North Sea drilling activity this year could surpass 2017 levels while seeding a brighter 2019, as a range of indicators point to recovery after four years of rig glut and “cannibalization”.
Boldest among bellwethers is oil company spending. After campaigning since 2014 for lower supplier costs, blushing oil companies are starting to pay a little more to the fewer rigs around.
“There aren’t as many rigs as there used to be, but the supply overhang is not gone,” says ABG Sundal Collier rig-market analyst, Lukas Daul. He has seen first-hand the numbers behind recent rounds of mergers and bankruptcy in a drilling market Orbis Research puts at about $80 billion and says is heading toward $100 billion.
Daul says that while the overall rig-market’s day-rate health “depends where you look”, Norway and the U.K. seemed to be doing better. “In the North Sea, rates have rebounded for all assets. For modern ones and more standard ones. These have been a bright spot,” he says.
Norway this year has seen 26 exploration, appraisal and production wells drilled, or one more than for all of last year but several more than were drilled annually ahead of the oil price plummet of 2014. The U.K., at 90 wells so far this year, is four short of last year’s tally but on par with the heyday of the late 1960s. The U.K. sector of the North Sea has always seen more than four times the number of wells drilled than off of Norway, including the Barents Sea, the Norwegian Sea and the Norwegian sector of the North Sea, combined.
One of the causes of the market’s newfound buoyancy are the 160 to 170 rigs Daul says have been taken out of supply since the 2014 downturn. He cautions that there may be more rig culls to come. “But 2017 was the bottom, I would say, for the North Sea and maybe the shallow-water market. Depending on the asset class, harsh-environment has seen an uptick in day rates and there have been some incremental price increases on the jack-up side.”
Only the ultra-deepwater market, largely in the Gulf of Mexico and offshore Africa, has yet to see day rates recover, largely due to the allocation of capital among oil companies. In Norway, at least, some of that capital has come from long-time license owners recently turned operator.
One of those — there are several — is the Norwegian operation of Austrian OMV. OMV Norge now produces around 80,000 barrels of oil equivalent per day and has used the drill bit to prove 110,000 boe in Norway and, in 2018, to find gas and light oil at the Hades and Iris discoveries in the Norwegian Sea.
OMV and leading Norwegian rig patron, Equinor (formerly Statoil), may have begun paying a little more, but they’re employing rigs differently, and wells are being drilled simpler. “What might have happened is that some of the companies in light of this new capital approach are maybe drilling simpler wells. They’re not logging as much data as they used to in the expectation of lower drilling and overall costs. (Since) the scrapped rigs are the oldest rigs, the remaining rigs are younger and more capable, so there are drilling efficiencies that lower the number of offshore rigs you need. A rig can drill 12 wells instead of six, as before.”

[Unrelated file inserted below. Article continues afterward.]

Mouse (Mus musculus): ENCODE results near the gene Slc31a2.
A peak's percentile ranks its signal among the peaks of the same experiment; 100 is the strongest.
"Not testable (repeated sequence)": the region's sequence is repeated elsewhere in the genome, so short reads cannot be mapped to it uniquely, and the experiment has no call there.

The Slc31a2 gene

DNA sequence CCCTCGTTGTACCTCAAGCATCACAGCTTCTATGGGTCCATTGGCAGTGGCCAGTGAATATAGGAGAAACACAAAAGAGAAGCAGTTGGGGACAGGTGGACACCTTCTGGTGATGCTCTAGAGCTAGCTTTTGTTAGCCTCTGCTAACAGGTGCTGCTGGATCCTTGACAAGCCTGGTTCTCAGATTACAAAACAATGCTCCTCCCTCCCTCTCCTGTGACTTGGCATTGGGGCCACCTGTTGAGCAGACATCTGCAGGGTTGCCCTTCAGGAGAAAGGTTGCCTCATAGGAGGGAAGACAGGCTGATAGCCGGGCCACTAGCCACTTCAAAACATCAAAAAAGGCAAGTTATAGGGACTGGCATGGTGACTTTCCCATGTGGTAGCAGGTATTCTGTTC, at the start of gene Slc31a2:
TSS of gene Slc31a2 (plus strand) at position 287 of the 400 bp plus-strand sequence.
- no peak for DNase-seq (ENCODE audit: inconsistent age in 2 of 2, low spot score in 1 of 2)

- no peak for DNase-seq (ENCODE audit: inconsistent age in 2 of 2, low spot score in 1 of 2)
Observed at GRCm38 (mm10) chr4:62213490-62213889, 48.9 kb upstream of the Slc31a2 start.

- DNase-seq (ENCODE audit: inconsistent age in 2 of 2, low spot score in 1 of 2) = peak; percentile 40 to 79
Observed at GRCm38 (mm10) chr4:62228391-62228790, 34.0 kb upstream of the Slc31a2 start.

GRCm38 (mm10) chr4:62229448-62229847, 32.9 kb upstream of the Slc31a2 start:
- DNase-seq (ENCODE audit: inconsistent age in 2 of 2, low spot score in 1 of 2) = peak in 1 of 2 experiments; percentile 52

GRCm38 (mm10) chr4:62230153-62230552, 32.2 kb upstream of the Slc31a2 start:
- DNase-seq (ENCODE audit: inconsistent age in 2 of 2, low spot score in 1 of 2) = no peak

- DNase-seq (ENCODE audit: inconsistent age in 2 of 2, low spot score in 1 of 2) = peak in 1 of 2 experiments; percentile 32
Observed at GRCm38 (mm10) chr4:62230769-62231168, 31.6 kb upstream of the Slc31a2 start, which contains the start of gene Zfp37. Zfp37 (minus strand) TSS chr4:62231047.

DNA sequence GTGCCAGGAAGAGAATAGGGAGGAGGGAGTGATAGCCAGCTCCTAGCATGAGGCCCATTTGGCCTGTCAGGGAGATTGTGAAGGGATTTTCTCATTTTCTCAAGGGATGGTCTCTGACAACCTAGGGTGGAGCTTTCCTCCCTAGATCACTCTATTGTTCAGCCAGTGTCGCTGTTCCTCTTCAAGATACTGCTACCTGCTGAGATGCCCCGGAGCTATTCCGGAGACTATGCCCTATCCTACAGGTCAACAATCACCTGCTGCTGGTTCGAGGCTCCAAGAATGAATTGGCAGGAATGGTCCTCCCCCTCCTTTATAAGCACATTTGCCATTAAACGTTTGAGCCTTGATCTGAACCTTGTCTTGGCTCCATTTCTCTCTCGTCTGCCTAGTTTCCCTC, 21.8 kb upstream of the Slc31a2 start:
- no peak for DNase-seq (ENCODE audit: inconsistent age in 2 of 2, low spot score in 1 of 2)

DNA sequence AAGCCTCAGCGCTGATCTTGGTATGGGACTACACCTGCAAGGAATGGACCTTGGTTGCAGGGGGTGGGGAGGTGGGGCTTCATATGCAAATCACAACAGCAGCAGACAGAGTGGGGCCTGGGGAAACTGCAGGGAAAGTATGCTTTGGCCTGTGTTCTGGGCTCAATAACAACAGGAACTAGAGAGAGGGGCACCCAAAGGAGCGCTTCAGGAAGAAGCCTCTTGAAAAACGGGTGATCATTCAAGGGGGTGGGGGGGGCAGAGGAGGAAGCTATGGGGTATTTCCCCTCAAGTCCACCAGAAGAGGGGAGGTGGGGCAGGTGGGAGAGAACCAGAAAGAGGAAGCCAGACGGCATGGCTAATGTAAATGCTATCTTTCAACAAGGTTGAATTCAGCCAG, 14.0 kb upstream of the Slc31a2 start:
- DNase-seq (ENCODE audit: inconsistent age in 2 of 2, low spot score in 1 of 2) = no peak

For those counting strictly exploration wells, there are other good signs. Offshore giant, Equinor, is allotting about 70 percent of its upstream spend to the North Sea rim area: the Norwegian Continental Shelf and the U.K. Continental Shelf. While Equinor has cut exploration costs, it says the cuts to seismic surveys will open the way to maturing its discoveries by the drill bit.
(Photo: Arne Reidar Mortensen / Equinor)
In addition, the 440,000-boepd Johan Sverdrup Phase 1 project is attracting billion-dollar module and jacket contracts (see Kvaerner) and drilling rigs. And Equinor and Lundin Petroleum (especially the latter) have also led the industry and its rigs to new discoveries in the Far North and in the U.K. sector, where Total’s large new Glenronach gas field has oil companies looking to hire rigs to delineate the trillion-cubic-meter gas find. Equinor, too, plans, three more exploration wells on the UKCS in 2019. In Norway, Equinor has spent an adjusted $340 million so far this year, or five percent over this interval last year, and this week added 25 million barrels with the “arctic” Skruis well, and at the end of October hired the Rowan Stavanger jack-up right through to 2025 for Gudrun drilling.
So, with Brent holding at over $70 (and Equinor’s larger projects breaking even at under $15 a barrel), there’s an expectation that some rig demand could tighten some of that supply overhang.
The buoyant oil price also means offshore operators, as they have traditionally, will be keen to drill production wells, adding to the number of wildcats, appraisals and delineations in the works.
“If you look at the number of rigs working, you’ve seen jack-ups through last year and for a year-and-a-half increasing in number. Floaters bottoming out after several flat quarters — that’s likely to continue into ’19 as well, or probably somewhat up, but not massively. Now, there’s a lead time for offshore projects and then you’ll see some incremental (day-rate) price increases depending on the asset class and region.”
For today’s leaner rig fleets, those are welcome morsels of news. Though a far cry from the $550,000 day rates seen five years ago, Transocean and others are reporting slightly higher rates.
The newbuild, hars-environment semi-submersible drill rig Transocean Norge has a new, six-well contract with Equinor in Norway that’ll see the rig earn $10,000 more a day (for $293,000).
The Transocean Spitsbergen will earn $60,000 more when drilling its one-well option for the same oil company.
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